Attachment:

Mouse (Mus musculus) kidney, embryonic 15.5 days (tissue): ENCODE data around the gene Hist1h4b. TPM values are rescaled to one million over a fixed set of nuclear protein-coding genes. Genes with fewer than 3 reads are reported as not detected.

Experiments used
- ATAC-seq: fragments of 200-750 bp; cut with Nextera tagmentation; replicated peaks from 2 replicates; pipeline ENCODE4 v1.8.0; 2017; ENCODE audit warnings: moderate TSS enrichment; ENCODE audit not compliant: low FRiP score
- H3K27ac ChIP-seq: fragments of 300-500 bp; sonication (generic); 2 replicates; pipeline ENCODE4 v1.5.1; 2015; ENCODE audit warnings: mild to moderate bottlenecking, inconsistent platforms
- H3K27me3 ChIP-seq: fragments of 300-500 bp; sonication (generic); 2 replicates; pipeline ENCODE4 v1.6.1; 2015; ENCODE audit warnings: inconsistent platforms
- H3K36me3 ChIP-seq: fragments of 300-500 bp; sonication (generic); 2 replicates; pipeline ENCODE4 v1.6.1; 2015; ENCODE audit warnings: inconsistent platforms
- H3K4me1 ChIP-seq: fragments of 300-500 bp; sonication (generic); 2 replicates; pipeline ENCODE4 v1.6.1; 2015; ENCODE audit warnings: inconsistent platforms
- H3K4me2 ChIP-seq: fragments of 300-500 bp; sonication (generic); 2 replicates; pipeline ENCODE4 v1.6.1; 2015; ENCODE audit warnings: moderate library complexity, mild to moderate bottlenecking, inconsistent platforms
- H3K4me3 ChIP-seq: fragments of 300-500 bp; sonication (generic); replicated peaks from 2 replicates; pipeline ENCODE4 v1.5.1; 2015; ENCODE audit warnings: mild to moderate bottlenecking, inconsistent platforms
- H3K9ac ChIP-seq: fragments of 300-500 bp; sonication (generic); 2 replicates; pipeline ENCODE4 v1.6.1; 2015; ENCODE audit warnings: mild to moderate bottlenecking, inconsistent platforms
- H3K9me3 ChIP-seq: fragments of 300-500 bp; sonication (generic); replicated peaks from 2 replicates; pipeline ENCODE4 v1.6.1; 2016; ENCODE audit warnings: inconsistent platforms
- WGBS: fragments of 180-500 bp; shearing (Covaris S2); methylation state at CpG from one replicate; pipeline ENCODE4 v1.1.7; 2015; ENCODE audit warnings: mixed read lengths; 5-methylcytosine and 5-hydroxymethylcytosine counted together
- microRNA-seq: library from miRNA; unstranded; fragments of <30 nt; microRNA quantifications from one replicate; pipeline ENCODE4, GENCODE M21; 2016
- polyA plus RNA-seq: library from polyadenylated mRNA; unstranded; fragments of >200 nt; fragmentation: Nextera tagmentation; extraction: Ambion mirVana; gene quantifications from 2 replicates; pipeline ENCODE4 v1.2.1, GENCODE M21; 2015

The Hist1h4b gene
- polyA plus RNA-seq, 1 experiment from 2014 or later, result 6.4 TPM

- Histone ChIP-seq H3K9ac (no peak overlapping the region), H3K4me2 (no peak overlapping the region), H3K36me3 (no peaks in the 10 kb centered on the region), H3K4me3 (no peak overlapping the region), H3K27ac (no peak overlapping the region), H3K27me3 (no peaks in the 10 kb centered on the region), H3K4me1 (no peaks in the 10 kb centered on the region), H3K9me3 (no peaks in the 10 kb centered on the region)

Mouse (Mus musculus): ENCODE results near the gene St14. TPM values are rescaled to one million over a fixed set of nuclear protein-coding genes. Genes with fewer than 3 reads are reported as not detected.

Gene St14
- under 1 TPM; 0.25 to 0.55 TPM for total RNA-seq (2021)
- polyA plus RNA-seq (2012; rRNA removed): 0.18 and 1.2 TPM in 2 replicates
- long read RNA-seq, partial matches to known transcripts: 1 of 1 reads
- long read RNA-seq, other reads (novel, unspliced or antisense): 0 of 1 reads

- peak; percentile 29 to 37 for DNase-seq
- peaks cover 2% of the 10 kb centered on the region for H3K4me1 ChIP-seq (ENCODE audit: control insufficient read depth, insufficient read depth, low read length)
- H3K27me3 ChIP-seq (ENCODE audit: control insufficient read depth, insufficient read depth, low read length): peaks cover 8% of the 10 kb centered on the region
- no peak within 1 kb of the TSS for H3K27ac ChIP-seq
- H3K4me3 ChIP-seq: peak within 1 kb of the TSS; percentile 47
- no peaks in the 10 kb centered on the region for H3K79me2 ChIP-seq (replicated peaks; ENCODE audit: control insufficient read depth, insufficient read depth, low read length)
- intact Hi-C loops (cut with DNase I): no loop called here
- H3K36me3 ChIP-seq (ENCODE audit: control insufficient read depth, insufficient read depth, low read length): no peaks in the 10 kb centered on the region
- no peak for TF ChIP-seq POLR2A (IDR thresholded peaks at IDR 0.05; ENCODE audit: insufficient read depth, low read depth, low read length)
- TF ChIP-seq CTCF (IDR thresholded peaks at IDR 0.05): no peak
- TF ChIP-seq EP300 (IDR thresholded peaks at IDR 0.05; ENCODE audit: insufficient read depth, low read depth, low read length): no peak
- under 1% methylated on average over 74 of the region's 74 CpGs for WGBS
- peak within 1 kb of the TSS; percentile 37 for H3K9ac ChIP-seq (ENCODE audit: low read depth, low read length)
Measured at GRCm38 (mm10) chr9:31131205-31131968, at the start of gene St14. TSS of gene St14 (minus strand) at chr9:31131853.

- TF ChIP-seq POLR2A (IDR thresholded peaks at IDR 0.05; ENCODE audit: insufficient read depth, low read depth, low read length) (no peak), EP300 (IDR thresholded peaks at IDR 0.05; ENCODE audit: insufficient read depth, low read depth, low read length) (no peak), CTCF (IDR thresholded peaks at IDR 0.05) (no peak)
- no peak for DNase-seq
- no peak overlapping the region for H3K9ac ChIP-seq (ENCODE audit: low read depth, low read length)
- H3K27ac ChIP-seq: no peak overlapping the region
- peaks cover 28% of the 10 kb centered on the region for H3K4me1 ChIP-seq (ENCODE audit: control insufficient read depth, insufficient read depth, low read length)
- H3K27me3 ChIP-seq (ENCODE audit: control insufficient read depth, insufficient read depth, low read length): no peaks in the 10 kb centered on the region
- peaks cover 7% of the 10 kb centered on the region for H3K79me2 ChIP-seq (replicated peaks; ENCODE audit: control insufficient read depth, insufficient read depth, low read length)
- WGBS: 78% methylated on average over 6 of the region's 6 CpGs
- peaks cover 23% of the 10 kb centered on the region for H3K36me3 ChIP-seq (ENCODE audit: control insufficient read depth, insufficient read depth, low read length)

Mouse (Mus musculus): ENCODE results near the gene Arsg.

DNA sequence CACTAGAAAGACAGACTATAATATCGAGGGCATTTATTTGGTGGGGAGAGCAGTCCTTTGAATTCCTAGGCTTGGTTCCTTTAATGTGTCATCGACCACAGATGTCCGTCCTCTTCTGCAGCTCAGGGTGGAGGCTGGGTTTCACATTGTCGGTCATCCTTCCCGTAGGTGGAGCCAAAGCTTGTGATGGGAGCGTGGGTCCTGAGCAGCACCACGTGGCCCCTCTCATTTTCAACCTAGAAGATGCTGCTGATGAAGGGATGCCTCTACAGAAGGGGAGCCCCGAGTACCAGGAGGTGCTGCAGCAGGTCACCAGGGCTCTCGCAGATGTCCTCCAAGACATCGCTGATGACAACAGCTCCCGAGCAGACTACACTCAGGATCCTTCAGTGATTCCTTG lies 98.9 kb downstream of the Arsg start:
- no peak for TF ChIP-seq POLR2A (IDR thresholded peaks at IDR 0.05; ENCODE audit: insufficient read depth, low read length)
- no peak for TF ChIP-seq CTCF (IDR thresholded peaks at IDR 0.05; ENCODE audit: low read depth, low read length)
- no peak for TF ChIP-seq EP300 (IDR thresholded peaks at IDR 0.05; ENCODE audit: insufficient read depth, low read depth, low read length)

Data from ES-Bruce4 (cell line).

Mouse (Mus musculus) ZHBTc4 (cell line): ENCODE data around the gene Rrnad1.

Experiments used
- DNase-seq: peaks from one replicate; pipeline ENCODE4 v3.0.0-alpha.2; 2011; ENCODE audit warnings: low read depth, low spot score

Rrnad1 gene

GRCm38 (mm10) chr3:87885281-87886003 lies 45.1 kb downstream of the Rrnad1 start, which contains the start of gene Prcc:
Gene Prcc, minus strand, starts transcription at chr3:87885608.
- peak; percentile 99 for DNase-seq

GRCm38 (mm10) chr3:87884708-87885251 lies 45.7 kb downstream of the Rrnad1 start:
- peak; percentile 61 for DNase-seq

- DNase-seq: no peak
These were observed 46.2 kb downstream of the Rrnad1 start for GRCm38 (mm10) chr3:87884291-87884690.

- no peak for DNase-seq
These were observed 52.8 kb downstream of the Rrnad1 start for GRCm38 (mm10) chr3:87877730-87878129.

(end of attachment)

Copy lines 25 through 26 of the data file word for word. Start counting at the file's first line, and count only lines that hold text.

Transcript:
- peaks cover 2% of the 10 kb centered on the region for H3K4me1 ChIP-seq (ENCODE audit: control insufficient read depth, insufficient read depth, low read length)
- H3K27me3 ChIP-seq (ENCODE audit: control insufficient read depth, insufficient read depth, low read length): peaks cover 8% of the 10 kb centered on the region